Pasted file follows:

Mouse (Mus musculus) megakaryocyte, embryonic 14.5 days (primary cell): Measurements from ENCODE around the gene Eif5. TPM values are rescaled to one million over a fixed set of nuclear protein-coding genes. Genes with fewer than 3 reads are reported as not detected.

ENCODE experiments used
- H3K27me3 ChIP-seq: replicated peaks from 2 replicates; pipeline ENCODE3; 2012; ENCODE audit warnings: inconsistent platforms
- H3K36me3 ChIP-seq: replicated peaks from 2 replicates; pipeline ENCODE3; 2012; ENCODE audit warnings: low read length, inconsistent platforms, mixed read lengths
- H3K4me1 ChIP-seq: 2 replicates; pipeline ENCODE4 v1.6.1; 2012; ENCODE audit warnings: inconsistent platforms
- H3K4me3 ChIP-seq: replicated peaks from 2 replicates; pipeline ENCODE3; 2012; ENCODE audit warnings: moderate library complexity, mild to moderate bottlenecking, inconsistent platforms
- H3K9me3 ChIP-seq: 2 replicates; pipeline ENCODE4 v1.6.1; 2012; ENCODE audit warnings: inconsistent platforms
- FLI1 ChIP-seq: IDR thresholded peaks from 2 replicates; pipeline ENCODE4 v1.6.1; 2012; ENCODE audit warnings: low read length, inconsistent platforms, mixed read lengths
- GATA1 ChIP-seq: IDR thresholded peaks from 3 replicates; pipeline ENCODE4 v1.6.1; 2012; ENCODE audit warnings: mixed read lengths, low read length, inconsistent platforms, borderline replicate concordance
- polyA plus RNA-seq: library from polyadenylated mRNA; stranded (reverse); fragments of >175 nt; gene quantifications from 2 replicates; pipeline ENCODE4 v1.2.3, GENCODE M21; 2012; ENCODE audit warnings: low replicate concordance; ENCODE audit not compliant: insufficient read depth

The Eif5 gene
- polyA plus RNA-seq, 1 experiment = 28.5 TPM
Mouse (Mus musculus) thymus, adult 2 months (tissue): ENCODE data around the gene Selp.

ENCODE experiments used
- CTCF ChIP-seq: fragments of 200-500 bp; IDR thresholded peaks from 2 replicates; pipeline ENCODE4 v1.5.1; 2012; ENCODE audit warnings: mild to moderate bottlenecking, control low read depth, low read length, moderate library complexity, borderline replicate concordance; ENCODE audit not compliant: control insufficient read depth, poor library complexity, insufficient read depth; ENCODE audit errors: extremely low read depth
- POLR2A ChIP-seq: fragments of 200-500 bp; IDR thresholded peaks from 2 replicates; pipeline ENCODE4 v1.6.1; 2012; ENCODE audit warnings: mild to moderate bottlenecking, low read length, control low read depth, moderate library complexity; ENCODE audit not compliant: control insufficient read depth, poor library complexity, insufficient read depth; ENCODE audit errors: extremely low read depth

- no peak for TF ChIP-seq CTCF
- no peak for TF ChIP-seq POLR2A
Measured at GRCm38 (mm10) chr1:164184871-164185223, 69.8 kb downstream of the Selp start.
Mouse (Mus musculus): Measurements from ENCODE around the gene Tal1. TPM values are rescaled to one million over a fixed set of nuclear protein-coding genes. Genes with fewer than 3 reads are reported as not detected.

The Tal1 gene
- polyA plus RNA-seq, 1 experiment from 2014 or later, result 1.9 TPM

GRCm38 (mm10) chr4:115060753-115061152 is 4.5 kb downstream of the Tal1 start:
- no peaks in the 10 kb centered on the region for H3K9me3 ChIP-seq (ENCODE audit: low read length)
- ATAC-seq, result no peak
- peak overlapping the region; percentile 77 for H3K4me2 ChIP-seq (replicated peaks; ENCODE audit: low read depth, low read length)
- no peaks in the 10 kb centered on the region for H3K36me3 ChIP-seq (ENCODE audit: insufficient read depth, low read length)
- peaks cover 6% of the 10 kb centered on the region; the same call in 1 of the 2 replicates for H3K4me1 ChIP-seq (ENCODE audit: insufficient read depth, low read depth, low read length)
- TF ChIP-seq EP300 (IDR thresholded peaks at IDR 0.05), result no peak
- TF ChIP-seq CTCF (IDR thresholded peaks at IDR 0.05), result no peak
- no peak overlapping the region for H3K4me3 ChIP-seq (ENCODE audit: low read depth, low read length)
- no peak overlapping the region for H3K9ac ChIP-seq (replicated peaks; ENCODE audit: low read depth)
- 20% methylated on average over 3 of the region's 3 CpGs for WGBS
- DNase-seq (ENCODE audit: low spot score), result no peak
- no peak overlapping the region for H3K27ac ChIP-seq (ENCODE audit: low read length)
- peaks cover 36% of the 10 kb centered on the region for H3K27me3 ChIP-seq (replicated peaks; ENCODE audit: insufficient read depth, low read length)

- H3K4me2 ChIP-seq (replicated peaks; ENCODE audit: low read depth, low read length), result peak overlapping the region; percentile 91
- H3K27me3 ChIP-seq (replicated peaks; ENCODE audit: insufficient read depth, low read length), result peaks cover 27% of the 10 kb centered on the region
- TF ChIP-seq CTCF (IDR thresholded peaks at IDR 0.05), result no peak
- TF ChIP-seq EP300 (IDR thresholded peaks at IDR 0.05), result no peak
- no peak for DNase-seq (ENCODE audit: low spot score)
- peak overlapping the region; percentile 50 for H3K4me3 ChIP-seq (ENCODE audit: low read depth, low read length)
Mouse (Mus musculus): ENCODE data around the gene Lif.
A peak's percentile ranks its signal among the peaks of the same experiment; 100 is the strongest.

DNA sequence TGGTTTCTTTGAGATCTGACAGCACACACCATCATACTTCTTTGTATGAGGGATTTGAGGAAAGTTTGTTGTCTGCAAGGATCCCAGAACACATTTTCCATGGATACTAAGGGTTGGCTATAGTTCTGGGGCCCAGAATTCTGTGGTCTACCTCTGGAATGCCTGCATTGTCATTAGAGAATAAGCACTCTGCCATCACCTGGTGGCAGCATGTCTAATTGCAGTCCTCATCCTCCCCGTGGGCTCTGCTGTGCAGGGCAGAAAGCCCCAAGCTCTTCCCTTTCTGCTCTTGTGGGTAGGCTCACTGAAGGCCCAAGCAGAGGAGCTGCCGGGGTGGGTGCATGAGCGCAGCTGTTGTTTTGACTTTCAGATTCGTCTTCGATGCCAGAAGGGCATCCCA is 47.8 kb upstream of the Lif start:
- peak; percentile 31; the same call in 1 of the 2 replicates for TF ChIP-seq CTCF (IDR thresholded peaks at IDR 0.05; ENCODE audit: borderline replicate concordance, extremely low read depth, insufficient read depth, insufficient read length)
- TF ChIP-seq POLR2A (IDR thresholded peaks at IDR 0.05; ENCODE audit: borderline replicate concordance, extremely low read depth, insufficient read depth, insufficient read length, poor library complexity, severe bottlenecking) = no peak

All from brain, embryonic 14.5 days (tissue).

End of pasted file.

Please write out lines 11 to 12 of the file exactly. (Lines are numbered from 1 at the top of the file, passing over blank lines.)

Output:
The Eif5 gene
- polyA plus RNA-seq, 1 experiment = 28.5 TPM